- Emilina Szubzda
Here's your Español lesson for the week: The band Wey gets their name from the Spanish word güey, which they spell in a colloquial way. It's kinda like how some people think "ya" spells "yeah." But Wey's reason for not using the formal spelling is acceptable. "You don't want people to think it says 'gooey,'" vocalist Spock and I say, almost simultaneously.
As guitarist Eli Morrison finishes some things in the kitchen, listening to Debussy piano instrumentals on his zillion-watt stereo, Spock (real name Eric Uquillas) elucidates upon his choice of band name. He first heard the word in a scene from the Robert Rodriguez film El Mariachi. The title character orders a beer and, as the bartender begins to pour, he indicates—with contempt in his voice—that he'd prefer it in a bottle: "En botella, güey." Needing to know the meaning of the word, Spock looked it up. "The first thing that it said in the Mexican slang, Google fuckin' thing, was 'punk, bro, asshole, friend.'"
The precise meaning of güey/wey depends on the user's tone. A tone of derision gives it a negative connotation. One might say to an annoying person, "Ay, güey!" (Aw, dude!), "Ya, güey!" (Enough already, dude!) or even call someone "pinche güey" (fucking loser). Friendlier tones, obviously, make it an informal term of endearment. One of the most common uses of the word is equal to saying "dude."
Spock, 52, was born in Vallejo, Calif. By 13, he was living in nearby Fairfield. It was there that he started playing in punk bands. As a high school freshman, his band Karnage landed a song ("The Few, The Proud, The Dead") on Maximum Rocknroll magazine's compilation, Not So Quiet on the Western Front (Alternative Tentacles, 1982). By 17, Spock was in San Francisco, where he played in the band House of Wheels.
"That was our shot at the big leagues," Spock says. "We got a music lawyer, a manager, a development deal with [A&M] Records. But we only put out one song, on a Thrasher cassette. None of the other songs ever got out, but it was a good life experience: how to be young, dumb and fuck things up but have the time of your life for the whole ride."
By 1991, Spock was in Los Angeles working as an assistant editor on television series like Walker, Texas Ranger. Eventually, he decided that world wasn't for him and he relocated to Bend, Ore., to teach snowboarding. In 1996, he moved to Utah, teaching at local ski resorts and performing at Spanky's with the likes of Mountain Meadows Massacre, Junta Deville and The Jingoes.
Wey started after the latter band had run its course; "I broke up the fuckin' band," Spock says. He spent the ensuing summer days remodeling his basement into a practice space. At night, he'd jam on acoustic guitar, coming up with songs like "Scream About You," which merges The Stooges and Rolling Stones. "The songs were just coming to me—almost a whole album's worth," he says.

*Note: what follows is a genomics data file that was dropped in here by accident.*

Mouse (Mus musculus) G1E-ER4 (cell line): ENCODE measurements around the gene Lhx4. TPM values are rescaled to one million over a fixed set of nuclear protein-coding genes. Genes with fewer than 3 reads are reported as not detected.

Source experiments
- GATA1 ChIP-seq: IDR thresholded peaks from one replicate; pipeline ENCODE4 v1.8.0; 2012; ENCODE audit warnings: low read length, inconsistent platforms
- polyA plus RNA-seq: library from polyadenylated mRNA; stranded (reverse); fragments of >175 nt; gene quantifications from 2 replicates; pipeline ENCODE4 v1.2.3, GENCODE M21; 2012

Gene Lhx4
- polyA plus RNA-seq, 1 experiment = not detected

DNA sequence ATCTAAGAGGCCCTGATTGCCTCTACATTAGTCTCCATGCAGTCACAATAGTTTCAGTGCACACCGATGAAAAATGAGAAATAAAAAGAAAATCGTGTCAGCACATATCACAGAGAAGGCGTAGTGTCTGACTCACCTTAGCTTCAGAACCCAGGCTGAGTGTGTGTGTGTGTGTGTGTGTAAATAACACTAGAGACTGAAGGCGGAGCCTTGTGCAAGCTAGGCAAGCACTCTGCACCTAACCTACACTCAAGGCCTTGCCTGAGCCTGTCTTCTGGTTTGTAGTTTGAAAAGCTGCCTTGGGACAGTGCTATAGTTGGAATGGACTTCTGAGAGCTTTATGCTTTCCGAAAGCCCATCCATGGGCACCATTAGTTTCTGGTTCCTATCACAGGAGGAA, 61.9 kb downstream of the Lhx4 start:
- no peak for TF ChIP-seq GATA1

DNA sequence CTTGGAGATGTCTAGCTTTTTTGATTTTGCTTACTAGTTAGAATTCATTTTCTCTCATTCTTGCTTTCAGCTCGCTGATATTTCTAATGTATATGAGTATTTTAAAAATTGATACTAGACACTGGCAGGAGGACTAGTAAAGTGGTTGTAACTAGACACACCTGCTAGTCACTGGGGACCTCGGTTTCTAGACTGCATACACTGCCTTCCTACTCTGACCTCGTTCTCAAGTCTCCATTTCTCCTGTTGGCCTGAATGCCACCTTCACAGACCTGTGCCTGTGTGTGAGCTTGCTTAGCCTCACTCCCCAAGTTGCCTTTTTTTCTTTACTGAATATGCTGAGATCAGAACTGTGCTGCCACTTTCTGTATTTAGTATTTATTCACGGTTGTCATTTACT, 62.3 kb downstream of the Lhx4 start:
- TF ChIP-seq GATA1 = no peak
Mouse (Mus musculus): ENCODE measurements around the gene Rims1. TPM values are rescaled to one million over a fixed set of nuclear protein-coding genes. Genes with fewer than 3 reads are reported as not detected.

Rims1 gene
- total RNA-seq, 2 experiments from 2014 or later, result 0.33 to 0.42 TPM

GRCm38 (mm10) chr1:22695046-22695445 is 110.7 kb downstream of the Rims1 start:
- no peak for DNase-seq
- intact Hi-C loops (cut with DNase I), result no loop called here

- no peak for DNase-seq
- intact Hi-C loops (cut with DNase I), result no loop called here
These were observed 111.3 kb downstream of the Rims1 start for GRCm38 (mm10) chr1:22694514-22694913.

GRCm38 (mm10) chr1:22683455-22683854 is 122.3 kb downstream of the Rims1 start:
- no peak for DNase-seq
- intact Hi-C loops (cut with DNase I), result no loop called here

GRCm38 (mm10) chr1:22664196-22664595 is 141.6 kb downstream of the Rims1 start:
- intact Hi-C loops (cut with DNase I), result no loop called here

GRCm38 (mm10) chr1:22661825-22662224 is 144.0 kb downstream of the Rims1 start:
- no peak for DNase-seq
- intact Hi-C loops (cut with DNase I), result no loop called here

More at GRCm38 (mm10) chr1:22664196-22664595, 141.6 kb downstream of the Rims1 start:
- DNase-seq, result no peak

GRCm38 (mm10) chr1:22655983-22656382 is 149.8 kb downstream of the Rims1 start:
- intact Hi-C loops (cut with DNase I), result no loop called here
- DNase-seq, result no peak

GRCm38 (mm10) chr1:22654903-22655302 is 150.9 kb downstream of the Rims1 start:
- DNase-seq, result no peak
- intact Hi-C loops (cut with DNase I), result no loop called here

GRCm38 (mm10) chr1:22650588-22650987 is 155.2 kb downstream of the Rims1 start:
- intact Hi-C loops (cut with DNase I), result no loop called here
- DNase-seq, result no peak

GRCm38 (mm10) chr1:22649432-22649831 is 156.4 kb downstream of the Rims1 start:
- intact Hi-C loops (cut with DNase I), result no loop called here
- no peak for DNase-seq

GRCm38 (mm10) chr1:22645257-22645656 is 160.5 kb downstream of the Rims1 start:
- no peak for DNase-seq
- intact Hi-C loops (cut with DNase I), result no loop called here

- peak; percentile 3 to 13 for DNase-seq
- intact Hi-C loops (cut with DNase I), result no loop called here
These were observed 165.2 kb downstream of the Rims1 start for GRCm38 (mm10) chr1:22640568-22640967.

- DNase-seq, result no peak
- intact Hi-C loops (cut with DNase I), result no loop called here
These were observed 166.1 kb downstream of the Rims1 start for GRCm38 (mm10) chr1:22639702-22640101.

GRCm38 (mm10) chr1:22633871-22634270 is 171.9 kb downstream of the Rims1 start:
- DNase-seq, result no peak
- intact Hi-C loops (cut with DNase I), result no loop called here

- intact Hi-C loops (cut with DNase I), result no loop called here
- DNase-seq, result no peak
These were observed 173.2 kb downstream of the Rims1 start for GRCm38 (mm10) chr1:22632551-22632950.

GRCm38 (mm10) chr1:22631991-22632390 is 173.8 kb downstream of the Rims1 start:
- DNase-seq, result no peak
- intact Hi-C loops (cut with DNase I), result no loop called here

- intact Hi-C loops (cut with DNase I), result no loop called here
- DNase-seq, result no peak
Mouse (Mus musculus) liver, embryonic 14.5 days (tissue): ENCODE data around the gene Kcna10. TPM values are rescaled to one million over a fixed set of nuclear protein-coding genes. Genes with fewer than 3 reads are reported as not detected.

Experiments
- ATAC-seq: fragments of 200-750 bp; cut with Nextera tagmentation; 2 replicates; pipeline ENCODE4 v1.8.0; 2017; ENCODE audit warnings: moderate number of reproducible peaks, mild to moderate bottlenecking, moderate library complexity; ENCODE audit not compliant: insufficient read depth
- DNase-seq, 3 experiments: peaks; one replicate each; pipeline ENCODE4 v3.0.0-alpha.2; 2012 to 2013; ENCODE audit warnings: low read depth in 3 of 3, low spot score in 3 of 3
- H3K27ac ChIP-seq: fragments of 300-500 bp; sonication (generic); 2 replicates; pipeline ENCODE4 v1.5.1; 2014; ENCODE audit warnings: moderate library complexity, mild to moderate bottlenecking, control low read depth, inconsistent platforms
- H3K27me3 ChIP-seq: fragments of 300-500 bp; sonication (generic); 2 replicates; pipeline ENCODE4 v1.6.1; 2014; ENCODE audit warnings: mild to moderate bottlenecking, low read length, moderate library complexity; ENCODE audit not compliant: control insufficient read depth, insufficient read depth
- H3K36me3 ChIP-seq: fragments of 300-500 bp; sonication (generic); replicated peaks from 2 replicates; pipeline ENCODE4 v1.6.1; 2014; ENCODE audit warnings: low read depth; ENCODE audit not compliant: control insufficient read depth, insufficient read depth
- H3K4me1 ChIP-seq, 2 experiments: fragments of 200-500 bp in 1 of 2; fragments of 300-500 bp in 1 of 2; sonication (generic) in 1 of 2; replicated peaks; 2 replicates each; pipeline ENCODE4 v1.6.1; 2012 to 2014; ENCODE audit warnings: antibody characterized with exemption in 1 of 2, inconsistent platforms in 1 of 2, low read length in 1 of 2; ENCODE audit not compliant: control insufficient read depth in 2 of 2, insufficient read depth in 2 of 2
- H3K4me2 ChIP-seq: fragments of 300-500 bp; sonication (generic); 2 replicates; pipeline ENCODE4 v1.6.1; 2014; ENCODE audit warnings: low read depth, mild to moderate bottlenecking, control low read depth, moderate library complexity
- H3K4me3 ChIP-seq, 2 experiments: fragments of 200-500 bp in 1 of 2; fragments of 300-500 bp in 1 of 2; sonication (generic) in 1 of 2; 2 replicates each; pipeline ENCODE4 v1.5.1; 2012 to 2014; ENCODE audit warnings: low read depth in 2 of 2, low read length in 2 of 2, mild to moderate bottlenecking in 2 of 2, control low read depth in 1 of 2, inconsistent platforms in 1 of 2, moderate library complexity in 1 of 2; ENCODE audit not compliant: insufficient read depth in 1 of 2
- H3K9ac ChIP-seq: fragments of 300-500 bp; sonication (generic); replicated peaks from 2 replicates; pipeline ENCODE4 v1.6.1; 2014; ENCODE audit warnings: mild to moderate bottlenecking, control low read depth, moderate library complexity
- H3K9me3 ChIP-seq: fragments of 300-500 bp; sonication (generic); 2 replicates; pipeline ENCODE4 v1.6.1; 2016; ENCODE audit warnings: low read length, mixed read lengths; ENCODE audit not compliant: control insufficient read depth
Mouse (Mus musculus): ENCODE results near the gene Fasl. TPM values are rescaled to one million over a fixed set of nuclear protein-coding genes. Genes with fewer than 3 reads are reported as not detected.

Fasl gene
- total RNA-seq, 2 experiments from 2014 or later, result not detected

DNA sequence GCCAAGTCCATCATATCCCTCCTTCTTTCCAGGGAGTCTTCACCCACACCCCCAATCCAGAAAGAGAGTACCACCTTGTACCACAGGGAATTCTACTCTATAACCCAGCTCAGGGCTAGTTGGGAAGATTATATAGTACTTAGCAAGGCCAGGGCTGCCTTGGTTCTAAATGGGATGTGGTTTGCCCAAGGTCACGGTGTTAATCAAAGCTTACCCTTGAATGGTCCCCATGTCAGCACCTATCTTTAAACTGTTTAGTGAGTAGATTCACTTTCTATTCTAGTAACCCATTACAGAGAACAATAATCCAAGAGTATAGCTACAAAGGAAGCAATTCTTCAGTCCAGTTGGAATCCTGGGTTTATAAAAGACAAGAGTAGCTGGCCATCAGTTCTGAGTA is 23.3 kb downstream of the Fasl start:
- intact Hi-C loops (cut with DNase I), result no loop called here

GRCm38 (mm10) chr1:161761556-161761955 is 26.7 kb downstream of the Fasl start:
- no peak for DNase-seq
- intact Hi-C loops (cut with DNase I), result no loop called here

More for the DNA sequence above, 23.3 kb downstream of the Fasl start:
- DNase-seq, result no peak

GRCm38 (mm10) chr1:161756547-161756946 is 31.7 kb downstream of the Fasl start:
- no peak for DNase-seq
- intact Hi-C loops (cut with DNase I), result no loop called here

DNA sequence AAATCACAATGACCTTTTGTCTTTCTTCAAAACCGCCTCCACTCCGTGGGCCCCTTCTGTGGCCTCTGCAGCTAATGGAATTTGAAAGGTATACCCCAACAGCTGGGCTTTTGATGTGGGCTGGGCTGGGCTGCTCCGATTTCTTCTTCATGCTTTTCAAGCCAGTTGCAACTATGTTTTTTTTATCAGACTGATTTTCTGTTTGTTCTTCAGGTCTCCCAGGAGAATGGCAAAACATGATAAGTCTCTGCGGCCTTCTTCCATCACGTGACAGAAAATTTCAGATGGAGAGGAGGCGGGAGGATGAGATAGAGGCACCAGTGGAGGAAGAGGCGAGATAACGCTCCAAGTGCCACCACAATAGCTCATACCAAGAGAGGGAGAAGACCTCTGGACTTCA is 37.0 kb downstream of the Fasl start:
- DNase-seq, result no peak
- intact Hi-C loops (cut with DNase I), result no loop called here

He called Jingoes drummer Trevor Goss and the pair refined the arrangements, then sent cassettes to potential bandmates. That's how Morrison (Ether, Red Bennies, The Wolfs, The Moths, Purr-Bats) became involved. Local über-producer Mike Sasich (Sarah Anne DeGraw and the Odd Jobs, Thunderfist, The Moths) enlisted as well. While recording, Spock's wife, Raemie, suggested that the song "Bark" sounded like it should be a duet; enter Thunderfist associate Anna Kennedy.
That was 2016, and Wey's eponymous debut album came out last Valentine's Day. Spock attributes the delay to busy schedules, not that anyone really cares, especially after hearing it, because—órale, güey—the album is pinche awesome. Imagine Jello Biafra stepping into John Doe's shoes, to caterwaul alongside Exene Cervenka (only it's Kennedy and her phenomenal voice). Now imagine X's cool intensity and the Stones' swagger with the trebly guitar fuzz of The Stooges. Wey calls it, fittingly, "punk rock boogie."
Spock estimates the band has played a dozen shows in its existence, and they have three shows planned to support Wey. Once they're done, Morrison intends to retire from performing live. Given how much music he's given Salt Lake City over the past 25 years, that's a bummer, güey. Spock says that, while he respects Morrison doing what's best for himself, he didn't form this band just to break up.
Stopping when Morrison leaves, he says, would be "putting a period at the end of something that's still gonna keep going. Do I wish Eli would stay with us? Of course. Do we respect his decision? Of course we do. And I think he respects our decision that we wanna share this music with as many people as possible. And the music yet to come."